Porsche Macan canned: European sales to stop in 2024

Cybersecurity regulations mean Porsche will have to stop selling its hugely popular SUV

Porsche Macan T - front cornering

Porsche’s best-selling car, the Macan, will be removed from sale in 2024 across Europe. The German firm’s decision to remove the mid-sized combustion engined SUV from its European line up is a result of cybersecurity fears. 

Under the United Nation Economic Commission for Europe, the WP.29 regulation states a need for all new cars sold in the EU to adhere to a certain level of “Advanced Driver Assistance Systems, Automated Driving Systems and Cyber Security provisions”. These provisions are meant to protect the car not only after it’s sold to a customer but during development and production too. Any models that do not meet the requirements will not be eligible for registration in the EU after 1 July 2024. 

Porsche says it will not convert the Macan to adhere to the WP.29 regulation, meaning that the car will be taken off sale in the EU “during the spring”. Auto Express contacted Porsche for a statement regarding the future of UK Macans, to which it replied “In regions outside the EU, the Macan with an internal combustion engine can remain available for longer.” Auto Express expects the Macan will remain on sale in the UK throughout 2024.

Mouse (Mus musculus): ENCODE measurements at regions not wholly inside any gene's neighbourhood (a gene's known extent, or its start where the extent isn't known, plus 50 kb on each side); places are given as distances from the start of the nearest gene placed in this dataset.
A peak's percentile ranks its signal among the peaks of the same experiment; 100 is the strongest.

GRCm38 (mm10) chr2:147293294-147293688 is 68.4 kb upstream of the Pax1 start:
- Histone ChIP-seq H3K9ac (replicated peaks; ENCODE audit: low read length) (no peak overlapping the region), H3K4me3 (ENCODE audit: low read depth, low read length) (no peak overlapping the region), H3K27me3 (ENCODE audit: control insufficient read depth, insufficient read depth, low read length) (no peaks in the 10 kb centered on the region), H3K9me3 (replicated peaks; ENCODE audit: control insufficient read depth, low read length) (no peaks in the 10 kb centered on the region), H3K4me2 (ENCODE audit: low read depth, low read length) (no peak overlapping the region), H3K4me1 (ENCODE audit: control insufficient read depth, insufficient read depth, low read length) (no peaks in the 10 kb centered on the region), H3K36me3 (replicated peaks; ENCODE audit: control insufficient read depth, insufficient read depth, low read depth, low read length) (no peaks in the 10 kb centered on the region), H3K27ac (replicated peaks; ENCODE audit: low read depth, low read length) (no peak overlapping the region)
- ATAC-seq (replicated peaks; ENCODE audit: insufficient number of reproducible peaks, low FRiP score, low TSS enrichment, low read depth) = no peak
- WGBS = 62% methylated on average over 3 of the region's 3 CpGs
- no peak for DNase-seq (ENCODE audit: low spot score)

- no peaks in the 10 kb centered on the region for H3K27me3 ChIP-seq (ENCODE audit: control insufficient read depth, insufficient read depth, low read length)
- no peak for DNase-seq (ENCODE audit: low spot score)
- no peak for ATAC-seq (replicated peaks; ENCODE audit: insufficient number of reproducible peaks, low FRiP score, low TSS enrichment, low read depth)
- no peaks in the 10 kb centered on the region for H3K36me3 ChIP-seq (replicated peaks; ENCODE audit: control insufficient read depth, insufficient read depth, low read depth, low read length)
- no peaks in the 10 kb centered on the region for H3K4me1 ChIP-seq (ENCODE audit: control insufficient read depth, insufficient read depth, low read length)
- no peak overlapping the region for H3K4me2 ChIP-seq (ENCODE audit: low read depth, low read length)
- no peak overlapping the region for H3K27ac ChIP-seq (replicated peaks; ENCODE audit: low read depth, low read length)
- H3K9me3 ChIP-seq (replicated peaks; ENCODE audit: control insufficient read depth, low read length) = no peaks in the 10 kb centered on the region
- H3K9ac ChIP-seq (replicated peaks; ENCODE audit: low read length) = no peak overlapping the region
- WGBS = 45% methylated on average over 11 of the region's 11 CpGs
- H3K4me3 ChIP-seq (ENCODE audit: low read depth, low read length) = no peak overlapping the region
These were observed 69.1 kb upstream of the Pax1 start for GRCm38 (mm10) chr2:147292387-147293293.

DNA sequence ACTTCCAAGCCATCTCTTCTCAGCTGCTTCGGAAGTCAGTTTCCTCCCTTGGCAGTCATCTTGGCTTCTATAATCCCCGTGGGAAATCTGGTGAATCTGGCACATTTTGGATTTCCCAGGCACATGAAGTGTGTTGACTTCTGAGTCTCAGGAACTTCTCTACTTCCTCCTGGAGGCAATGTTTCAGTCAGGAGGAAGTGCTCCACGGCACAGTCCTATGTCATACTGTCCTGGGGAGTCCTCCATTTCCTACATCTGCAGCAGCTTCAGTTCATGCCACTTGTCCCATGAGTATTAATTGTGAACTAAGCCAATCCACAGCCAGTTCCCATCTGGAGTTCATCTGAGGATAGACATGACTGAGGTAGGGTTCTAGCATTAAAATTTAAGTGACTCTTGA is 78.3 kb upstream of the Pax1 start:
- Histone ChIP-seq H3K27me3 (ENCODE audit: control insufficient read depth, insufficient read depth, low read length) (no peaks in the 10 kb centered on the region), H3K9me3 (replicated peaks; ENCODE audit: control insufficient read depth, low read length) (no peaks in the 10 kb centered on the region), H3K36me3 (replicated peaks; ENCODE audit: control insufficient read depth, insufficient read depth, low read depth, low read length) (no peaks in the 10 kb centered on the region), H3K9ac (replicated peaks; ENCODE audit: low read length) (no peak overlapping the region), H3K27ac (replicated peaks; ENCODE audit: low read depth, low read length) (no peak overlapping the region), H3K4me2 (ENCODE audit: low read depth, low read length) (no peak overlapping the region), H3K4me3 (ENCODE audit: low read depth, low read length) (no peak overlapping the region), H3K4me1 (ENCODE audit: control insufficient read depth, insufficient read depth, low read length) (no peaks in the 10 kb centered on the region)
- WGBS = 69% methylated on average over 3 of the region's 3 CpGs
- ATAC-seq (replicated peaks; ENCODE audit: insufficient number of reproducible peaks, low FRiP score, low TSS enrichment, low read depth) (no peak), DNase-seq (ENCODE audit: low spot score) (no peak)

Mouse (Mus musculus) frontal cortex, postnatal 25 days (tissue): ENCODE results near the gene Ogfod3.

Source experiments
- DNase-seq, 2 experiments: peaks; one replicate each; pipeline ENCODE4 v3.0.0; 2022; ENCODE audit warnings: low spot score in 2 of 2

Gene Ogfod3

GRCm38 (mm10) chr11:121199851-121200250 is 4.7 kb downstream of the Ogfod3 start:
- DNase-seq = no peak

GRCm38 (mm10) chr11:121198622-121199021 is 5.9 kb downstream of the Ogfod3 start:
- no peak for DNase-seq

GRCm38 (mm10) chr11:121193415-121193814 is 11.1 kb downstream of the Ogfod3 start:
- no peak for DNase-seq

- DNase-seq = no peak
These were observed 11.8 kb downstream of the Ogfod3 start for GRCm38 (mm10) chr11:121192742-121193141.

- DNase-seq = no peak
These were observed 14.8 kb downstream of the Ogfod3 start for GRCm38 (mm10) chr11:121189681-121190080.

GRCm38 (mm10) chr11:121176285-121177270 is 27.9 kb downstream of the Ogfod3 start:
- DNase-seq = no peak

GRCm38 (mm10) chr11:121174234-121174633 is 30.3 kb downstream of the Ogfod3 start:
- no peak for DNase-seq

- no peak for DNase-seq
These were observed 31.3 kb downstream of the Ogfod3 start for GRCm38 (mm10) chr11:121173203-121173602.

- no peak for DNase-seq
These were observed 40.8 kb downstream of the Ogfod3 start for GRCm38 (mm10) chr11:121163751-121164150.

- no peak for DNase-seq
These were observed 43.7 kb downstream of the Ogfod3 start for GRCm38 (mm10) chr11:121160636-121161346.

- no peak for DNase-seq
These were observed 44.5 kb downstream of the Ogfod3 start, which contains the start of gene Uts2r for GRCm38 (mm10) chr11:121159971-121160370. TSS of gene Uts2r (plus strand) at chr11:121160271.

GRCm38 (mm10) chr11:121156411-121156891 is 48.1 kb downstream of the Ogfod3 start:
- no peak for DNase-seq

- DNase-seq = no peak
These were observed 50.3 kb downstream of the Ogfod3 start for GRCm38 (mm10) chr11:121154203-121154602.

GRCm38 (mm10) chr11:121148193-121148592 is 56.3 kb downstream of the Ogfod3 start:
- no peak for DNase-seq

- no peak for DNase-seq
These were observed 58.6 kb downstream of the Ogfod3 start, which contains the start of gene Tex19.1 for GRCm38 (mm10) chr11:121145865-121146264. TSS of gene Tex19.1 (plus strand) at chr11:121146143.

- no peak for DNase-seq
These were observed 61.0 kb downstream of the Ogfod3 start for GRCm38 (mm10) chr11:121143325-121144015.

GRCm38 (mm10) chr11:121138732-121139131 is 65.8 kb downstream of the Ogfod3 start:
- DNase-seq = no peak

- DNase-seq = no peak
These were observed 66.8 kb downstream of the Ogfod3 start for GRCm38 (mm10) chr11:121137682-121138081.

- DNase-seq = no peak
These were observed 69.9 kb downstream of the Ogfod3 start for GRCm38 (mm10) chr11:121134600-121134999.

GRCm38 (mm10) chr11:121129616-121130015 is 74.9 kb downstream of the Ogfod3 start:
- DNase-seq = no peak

Macan sales have grown by 15 per cent globally in 2023 so far. It’s a massively successful model in the European market so Porsche’s decision to end Macan sales could have knock-on effects. So far, we know this issue affects the internal-combustion engined Macan, although the regulations apply to electric vehicles too. The new, all-electric Macan due in 2024 sits on a new PPE platform and will probably have no problems passing the WP.29 regulation. Porsche may look to speed up that car’s development process to replace the ICE Macan sooner. 

The current Macan also shares plenty of components and the MLB platform with the Audi Q5, although it’s not clear yet if any other vehicles under the VW Group banner are non-compliant with the regulation.

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Senior news reporter

A keen petrol-head, Alastair Crooks has a degree in journalism and worked as a car salesman for a variety of manufacturers before joining Auto Express in Spring 2019 as a Content Editor. Now, as our senior news reporter, his daily duties involve tracking down the latest news and writing reviews.

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